|Kelley with the Salton Sea in background|
We've been living in Seward, Alaska since October, where we've been settling into the rhythms of small town Alaska life in the winter. We have delighted in the slower pace of life and the walkabilty of our town. We bought a tiny home here in Seward last year, and finally this past fall, we got to move in and stay in the house. It's 400 square feet of luxurious comfort and shelter from the elements. We love it. At the same time, we love long distance hiking and sleeping outside, which is tough to find in an Alaskan winter, without gaining major new skills and buying super winter gear. The search for a place to hike and sleep outside with more than five hours of daylight led us back to southern California, a place we fell in love with last winter.
|Remnants of greenhouses near the Salton Sea|
The desert in winter is a wonderland for backpackers! The only major drawback is finding enough water, and that is much simpler to deal with than rain and snow in 20-40 degree temperatures. The group that we hiked the San Diego Trans County Trail with last year had been planning its dates and details for a while, and 10 days beforehand, we found Alaska airline miles that allowed us to jump on board. One of the joys of being minimally-employed is the flexibility to jump on opportunities. Reed booked us a flight for Palm Springs and we began our preparations. The excitement in our little house was huge, as we packed foods and clothing, trying to remember what would be useful in the desert climate. Our crate of summer clothes was dug out of the corner and rummaged through, to find sun shirts and hats.
|Walking in the Arroyo Salada|
The drive from Seattle to Seward took us 11 days last February. At that time, we were hauling a trailer full of our belongings, and the day time temperatures were well below freezing for most of the trip. This time, we would be traveling the opposite direction and even farther south. But, we would be flying on planes for most of the distance, and it really is amazing how airplanes have changed our perceptions of distances. Our first step was to get to Anchorage and leave our car with friends. Our flight out of Anchorage was scheduled for the middle of the night, as many flights to the "lower 48" are. We parked our car and decided to walk the 4.5 miles to the airport, because we had plenty of time, it was a reasonable 15 degrees outside and our luggage was our backpacks, and thus portable. We laughingly talked of the walk to the airport as our "approach" to the San Diego Trail.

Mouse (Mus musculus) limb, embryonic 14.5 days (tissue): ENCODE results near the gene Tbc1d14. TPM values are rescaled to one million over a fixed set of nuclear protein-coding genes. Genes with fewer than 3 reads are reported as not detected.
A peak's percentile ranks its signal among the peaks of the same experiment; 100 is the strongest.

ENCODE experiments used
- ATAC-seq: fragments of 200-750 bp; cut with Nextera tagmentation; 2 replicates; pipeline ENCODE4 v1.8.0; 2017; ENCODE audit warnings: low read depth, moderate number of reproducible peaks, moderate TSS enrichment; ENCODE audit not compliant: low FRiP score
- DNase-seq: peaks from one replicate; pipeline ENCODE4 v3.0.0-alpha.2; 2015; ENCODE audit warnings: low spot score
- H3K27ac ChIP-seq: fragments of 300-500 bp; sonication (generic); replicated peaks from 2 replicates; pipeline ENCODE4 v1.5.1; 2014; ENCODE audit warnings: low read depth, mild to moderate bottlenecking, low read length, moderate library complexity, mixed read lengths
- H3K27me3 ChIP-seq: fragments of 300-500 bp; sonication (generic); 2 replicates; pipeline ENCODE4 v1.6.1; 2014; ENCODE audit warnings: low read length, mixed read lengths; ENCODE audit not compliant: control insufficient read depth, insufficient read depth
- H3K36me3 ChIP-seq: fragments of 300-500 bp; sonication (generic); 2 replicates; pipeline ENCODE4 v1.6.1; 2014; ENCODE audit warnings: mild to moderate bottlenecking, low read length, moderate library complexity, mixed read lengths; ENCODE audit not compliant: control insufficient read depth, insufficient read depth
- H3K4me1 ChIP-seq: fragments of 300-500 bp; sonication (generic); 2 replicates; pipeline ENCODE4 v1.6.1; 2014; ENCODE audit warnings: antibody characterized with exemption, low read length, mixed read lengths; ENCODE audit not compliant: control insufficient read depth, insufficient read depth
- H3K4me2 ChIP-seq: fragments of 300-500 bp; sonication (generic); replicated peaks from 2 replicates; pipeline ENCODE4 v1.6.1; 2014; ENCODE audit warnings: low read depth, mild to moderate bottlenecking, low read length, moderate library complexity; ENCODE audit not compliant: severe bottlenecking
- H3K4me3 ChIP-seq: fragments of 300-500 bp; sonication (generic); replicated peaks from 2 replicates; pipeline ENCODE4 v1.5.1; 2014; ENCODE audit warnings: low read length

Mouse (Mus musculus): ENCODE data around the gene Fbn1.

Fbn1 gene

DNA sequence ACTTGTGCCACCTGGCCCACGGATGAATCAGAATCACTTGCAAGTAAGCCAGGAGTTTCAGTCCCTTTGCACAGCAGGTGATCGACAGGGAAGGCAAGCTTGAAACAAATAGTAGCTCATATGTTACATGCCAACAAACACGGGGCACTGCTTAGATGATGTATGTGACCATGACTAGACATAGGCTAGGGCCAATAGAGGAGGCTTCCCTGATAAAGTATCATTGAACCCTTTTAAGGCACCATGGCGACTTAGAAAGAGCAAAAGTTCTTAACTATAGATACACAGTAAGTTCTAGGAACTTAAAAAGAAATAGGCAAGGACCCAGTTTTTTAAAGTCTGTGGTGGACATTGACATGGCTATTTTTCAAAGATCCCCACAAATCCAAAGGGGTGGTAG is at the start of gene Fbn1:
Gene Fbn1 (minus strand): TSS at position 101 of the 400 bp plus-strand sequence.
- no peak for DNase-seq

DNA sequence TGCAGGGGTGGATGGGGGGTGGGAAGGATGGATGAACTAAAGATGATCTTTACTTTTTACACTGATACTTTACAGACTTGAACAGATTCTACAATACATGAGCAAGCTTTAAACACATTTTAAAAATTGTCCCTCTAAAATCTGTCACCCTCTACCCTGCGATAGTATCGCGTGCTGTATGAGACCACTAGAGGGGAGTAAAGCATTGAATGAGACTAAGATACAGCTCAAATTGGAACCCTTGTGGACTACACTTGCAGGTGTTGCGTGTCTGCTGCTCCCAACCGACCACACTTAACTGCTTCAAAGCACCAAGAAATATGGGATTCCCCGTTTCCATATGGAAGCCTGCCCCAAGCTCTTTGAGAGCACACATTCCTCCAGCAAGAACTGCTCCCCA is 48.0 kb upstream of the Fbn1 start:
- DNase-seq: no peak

|Sunrise over the Anza Borrego Desert|
Upon arrival in Palm Springs, we began undressing from our layers. We were surprised to find ourselves in a tropical, open air building. The next few days were spent acclimating and eating enormous amounts of fresh produce, something we miss in Seward. I remember particularly well a luscious cantaloupe that we bought and devoured. It was perfect! Additionally, we bought a bag of grapefruit that I tore through. All of this is representative of a couple of changes in our lives these days. First, what I already mentioned, that we don't get as much luscious fresh produce in our lives these days. And second, the balance between time and money has shifted dramatically. We needed to use airline miles in order to get to southern California, and doing so meant that we could arrive 5 days early. Since we're both only minimally working, there wasn't a problem with missing extra days of work. Lodging once we arrived in California could have presented a problem, but we figured that worst case scenario, we would walk and sleep in the desert. As it turned out, we were offered a place to stay with a lovely couple at their home in Indio, California. Reed and they connected via Couchsurfing. They were hikers and we delighted in spending those days with Rod and Fran, going on hikes and, as I said earlier, eating produce. They were amazingly kind and generous with us, taking us into the slot canyons of the Mecca Hills and feeding us well.
The hike itself began on January 5th, in the warm hours of the afternoon. Our group gathered over a number of hours, coming in various vehicles, including a Uhaul truck. Oh, hikers! It was a fantastic group of kind athletes who use the hike as a kind of hiker "family reunion," as the core group has been hiking the route together for four years now. For Reed and I, it was our second year in a row, and a delight to see familiar faces, especially our friend Girl Scout, with whom we hiked last year. These's lots to say about the hike, but I grow weary here in Seward. As Girl Scout would say, "it's hiker midnight." I'll let the photos speak for themselves and write more in the coming weeks about our upcoming trip, which will be along the Arizona Trail.
|Squinting into the sun of the Anza Borrego Desert, east of Borrego Springs|
|Sunset near Borrego Springs|
|Early morning light on downtown Borrego Springs|
|A female Borrego, or Big Horn Sheep|
|The lure of the high desert trail|
|High desert burnt cactus|
|Heading towards the Mason Valley Truck Trail|
|Rain! and Wind! near Lake Cuyamaca|
|Walking the connector roads towards El Cajon Mountain|
|Salt Marsh as we approach Torrey Pines and the Pacific Ocean|
|Reed and Kelley with one of the Route's Mapping Geniuses, Brett Richey|
|The Torrey Pines cliffs as we walk our personal finish, to La Jolla|